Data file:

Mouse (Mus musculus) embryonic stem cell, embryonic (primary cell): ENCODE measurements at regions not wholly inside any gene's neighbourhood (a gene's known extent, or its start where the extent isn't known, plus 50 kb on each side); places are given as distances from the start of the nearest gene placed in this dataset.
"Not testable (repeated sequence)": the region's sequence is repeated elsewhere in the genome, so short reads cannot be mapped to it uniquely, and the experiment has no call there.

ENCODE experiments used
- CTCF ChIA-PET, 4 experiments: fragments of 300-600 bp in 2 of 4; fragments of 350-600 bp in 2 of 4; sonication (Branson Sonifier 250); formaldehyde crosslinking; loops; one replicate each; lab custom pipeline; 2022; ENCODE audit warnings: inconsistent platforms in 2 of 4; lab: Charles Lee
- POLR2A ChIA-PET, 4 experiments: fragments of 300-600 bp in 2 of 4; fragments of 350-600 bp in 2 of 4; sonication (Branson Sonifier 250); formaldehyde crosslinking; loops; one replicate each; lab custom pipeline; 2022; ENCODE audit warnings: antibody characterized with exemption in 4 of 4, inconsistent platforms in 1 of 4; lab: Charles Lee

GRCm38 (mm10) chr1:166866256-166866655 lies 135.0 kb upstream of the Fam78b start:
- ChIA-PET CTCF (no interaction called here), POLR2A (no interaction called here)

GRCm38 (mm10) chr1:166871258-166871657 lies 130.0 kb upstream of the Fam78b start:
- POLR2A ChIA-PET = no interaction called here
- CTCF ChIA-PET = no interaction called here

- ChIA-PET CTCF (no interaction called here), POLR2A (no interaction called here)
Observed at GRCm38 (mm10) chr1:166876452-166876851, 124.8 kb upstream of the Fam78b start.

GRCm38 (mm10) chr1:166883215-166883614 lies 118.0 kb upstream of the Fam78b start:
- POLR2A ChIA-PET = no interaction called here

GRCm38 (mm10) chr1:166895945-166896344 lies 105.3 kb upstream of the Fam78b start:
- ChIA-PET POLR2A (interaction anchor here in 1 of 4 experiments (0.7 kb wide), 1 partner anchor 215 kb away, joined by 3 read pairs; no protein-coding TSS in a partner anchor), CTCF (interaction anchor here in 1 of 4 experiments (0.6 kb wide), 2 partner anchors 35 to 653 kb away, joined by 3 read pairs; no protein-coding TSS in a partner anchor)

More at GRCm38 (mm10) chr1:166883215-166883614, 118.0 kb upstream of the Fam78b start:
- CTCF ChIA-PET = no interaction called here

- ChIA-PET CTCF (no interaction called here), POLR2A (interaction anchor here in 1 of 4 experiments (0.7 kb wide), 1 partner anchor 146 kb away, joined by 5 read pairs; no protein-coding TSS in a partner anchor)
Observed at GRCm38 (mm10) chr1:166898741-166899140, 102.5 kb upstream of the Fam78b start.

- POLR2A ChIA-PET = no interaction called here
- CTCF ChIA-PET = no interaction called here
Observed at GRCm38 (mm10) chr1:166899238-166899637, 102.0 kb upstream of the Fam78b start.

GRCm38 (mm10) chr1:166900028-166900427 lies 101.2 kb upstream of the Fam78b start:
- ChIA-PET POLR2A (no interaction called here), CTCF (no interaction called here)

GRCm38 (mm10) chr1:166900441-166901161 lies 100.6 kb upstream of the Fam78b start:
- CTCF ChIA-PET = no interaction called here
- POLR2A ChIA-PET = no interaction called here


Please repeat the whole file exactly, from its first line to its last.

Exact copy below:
Mouse (Mus musculus) embryonic stem cell, embryonic (primary cell): ENCODE measurements at regions not wholly inside any gene's neighbourhood (a gene's known extent, or its start where the extent isn't known, plus 50 kb on each side); places are given as distances from the start of the nearest gene placed in this dataset.
"Not testable (repeated sequence)": the region's sequence is repeated elsewhere in the genome, so short reads cannot be mapped to it uniquely, and the experiment has no call there.

ENCODE experiments used
- CTCF ChIA-PET, 4 experiments: fragments of 300-600 bp in 2 of 4; fragments of 350-600 bp in 2 of 4; sonication (Branson Sonifier 250); formaldehyde crosslinking; loops; one replicate each; lab custom pipeline; 2022; ENCODE audit warnings: inconsistent platforms in 2 of 4; lab: Charles Lee
- POLR2A ChIA-PET, 4 experiments: fragments of 300-600 bp in 2 of 4; fragments of 350-600 bp in 2 of 4; sonication (Branson Sonifier 250); formaldehyde crosslinking; loops; one replicate each; lab custom pipeline; 2022; ENCODE audit warnings: antibody characterized with exemption in 4 of 4, inconsistent platforms in 1 of 4; lab: Charles Lee

GRCm38 (mm10) chr1:166866256-166866655 lies 135.0 kb upstream of the Fam78b start:
- ChIA-PET CTCF (no interaction called here), POLR2A (no interaction called here)

GRCm38 (mm10) chr1:166871258-166871657 lies 130.0 kb upstream of the Fam78b start:
- POLR2A ChIA-PET = no interaction called here
- CTCF ChIA-PET = no interaction called here

- ChIA-PET CTCF (no interaction called here), POLR2A (no interaction called here)
Observed at GRCm38 (mm10) chr1:166876452-166876851, 124.8 kb upstream of the Fam78b start.

GRCm38 (mm10) chr1:166883215-166883614 lies 118.0 kb upstream of the Fam78b start:
- POLR2A ChIA-PET = no interaction called here

GRCm38 (mm10) chr1:166895945-166896344 lies 105.3 kb upstream of the Fam78b start:
- ChIA-PET POLR2A (interaction anchor here in 1 of 4 experiments (0.7 kb wide), 1 partner anchor 215 kb away, joined by 3 read pairs; no protein-coding TSS in a partner anchor), CTCF (interaction anchor here in 1 of 4 experiments (0.6 kb wide), 2 partner anchors 35 to 653 kb away, joined by 3 read pairs; no protein-coding TSS in a partner anchor)

More at GRCm38 (mm10) chr1:166883215-166883614, 118.0 kb upstream of the Fam78b start:
- CTCF ChIA-PET = no interaction called here

- ChIA-PET CTCF (no interaction called here), POLR2A (interaction anchor here in 1 of 4 experiments (0.7 kb wide), 1 partner anchor 146 kb away, joined by 5 read pairs; no protein-coding TSS in a partner anchor)
Observed at GRCm38 (mm10) chr1:166898741-166899140, 102.5 kb upstream of the Fam78b start.

- POLR2A ChIA-PET = no interaction called here
- CTCF ChIA-PET = no interaction called here
Observed at GRCm38 (mm10) chr1:166899238-166899637, 102.0 kb upstream of the Fam78b start.

GRCm38 (mm10) chr1:166900028-166900427 lies 101.2 kb upstream of the Fam78b start:
- ChIA-PET POLR2A (no interaction called here), CTCF (no interaction called here)

GRCm38 (mm10) chr1:166900441-166901161 lies 100.6 kb upstream of the Fam78b start:
- CTCF ChIA-PET = no interaction called here
- POLR2A ChIA-PET = no interaction called here